You won’t find trinkets, snow globes or decorative spoons crowding their bookshelves; and there’s surely no junk drawer in the kitchen stuffed with key chains or miniature statues of tourist attractions. No, Jim and Virginia Goode aren’t your average collectors. Instead of t-shirts and shot glasses, you’ll find delicate clay jugs and hand-woven kilims from decades past among their collection.
“Afghanistan to Morocco: Journeys of Jim and Virginia Goode” celebrates the adventures and experiences of the Goodes over 50 years. The exhibition is teeming with Middle Eastern artifacts, each with its own unique story and cultural significance.
The Goodes are certainly collectors of cultural objects, but you won’t find much in the way of traditional art among their collection. Most of the items on display are functional—things that serve a practical purpose. From a beautifully painted opium pipe and a brass coffee pot, to ceramic whistles and an old pair of carpet shears.
“I think we were always kind of looking for ordinary items that were beautiful—items that weren’t normally in the tourist section of the marketplace,” Jim Goode said. I don’t think we have much you would see in tourist shops in any of these countries.”
So how does such a collection come to be?
“I was a Peace Corps volunteer in Iran long ago, and I was given a number of carpets and items by friends,” Jim Goode said. “Then we were married in Iran and were given some items as gifts. That’s how it all came together.”
Goode has also been a professor in the history department at Grand Valley State University since 1986, and has led study abroad programs to the Middle East. “After 50 years, inevitably you keep going back to places in the Middle East and you end up with lots of items from different countries.”
Surely a collection of this magnitude is bound to have its share of colorful anecdotes. “We have lots of stories,” Virginia Goode said. “Everything we bought meant a lot to us because it was interesting. It was people’s lives that we were interested in.”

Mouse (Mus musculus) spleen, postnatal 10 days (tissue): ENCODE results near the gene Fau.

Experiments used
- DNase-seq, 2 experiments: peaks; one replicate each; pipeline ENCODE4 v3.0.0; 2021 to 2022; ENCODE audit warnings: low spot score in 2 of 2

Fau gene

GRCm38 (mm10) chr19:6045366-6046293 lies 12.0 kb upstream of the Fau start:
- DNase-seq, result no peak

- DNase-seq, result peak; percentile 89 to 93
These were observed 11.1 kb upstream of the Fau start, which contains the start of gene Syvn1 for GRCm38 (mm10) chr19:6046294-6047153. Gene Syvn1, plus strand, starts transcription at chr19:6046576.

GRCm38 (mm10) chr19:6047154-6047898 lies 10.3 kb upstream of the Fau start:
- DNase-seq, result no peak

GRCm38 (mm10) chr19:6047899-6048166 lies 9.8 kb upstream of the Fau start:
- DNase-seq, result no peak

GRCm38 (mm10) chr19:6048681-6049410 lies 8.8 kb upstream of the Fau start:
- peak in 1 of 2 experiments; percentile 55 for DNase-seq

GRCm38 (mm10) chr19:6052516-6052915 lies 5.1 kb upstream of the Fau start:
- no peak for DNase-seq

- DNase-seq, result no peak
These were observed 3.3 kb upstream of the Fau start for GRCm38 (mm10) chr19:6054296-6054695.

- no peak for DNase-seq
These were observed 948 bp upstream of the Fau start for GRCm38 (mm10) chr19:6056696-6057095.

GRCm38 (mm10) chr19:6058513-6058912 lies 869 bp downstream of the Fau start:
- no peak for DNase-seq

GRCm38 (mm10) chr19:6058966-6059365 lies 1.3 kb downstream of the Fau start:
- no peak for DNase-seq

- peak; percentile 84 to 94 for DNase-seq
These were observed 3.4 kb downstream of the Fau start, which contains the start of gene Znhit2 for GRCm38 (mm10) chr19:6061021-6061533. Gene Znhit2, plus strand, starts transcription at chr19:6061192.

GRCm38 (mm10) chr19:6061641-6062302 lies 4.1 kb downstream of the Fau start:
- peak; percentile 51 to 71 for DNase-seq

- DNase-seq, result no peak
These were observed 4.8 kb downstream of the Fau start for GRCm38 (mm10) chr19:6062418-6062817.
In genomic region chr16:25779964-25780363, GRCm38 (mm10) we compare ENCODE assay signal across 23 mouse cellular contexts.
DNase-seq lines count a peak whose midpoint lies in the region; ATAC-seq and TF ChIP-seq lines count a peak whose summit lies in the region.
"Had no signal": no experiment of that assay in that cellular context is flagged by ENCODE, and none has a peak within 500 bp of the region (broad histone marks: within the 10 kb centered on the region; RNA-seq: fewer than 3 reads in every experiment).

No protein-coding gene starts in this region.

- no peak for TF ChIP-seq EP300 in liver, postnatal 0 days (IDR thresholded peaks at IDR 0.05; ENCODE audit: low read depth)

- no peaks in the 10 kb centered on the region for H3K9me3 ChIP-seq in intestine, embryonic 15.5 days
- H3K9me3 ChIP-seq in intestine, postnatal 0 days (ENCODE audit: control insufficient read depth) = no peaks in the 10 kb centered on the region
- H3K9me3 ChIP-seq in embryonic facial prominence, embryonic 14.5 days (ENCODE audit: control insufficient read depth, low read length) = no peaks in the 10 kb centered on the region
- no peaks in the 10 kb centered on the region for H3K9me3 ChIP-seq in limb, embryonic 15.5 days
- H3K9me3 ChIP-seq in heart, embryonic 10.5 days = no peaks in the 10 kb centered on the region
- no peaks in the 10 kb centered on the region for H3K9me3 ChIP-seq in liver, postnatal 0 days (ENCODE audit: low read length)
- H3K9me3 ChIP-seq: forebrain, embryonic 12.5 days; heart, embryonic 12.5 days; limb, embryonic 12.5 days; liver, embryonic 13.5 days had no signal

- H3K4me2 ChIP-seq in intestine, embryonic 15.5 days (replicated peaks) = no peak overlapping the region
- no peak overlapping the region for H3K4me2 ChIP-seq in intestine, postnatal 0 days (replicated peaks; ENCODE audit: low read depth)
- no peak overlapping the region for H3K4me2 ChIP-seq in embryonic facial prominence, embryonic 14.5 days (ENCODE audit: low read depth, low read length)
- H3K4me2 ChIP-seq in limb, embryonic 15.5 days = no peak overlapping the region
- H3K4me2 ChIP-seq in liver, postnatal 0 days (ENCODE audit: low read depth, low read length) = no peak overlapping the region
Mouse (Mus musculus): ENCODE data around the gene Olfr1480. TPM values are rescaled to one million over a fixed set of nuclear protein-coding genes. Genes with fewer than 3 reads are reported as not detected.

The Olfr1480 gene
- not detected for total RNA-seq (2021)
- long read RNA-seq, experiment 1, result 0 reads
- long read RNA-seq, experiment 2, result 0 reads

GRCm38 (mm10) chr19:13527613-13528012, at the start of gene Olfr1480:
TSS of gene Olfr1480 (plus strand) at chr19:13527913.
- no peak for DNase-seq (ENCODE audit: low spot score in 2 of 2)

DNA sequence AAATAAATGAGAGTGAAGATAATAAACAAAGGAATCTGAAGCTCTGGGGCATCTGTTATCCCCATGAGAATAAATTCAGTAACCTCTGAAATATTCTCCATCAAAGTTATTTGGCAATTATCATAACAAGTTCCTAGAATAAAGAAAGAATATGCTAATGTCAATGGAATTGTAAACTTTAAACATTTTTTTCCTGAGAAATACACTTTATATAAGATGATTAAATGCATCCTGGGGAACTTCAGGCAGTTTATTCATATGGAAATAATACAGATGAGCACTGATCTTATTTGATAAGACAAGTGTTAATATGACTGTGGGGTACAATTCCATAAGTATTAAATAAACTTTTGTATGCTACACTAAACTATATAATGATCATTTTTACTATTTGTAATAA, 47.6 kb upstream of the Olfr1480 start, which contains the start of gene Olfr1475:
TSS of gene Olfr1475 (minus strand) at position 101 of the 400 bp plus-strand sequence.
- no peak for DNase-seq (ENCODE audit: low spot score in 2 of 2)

While staying in Mashhad, Iran in 1972, the couple decided to make a trip to Herat, Afghanistan, where they traveled with a local friend of theirs who worked as a shopkeeper. As they went along from shop to shop looking for a Baluchi carpet, their friend insisted that he could find them a good price on the carpet they were after if he bargained for it on his own.
“He said ‘why don’t you just give me the money and I will buy you a very nice carpet, and I will send it across the border,’” Jim Goode said. “We gave him the money and about two months later there was a knock on the door and he had sent it across the border to Mashhad. There are lots of carpets in the exhibit but it’s one of the finer carpets there.”
The couple hopes their collection inspires people to take a closer look at the history and culture of Middle Eastern countries. “I’d like them to realize that there are ordinary people living there like us,” Virginia Goode said. “I’d like for them to have the curiosity to delve more deeply into knowledge of these countries.”
The couple’s collection will be on display at Grand Valley State University’s art gallery, located in the performing arts building on the Allendale Campus, through Oct. 27.
*Main photo by Bernadine Carey-Tucker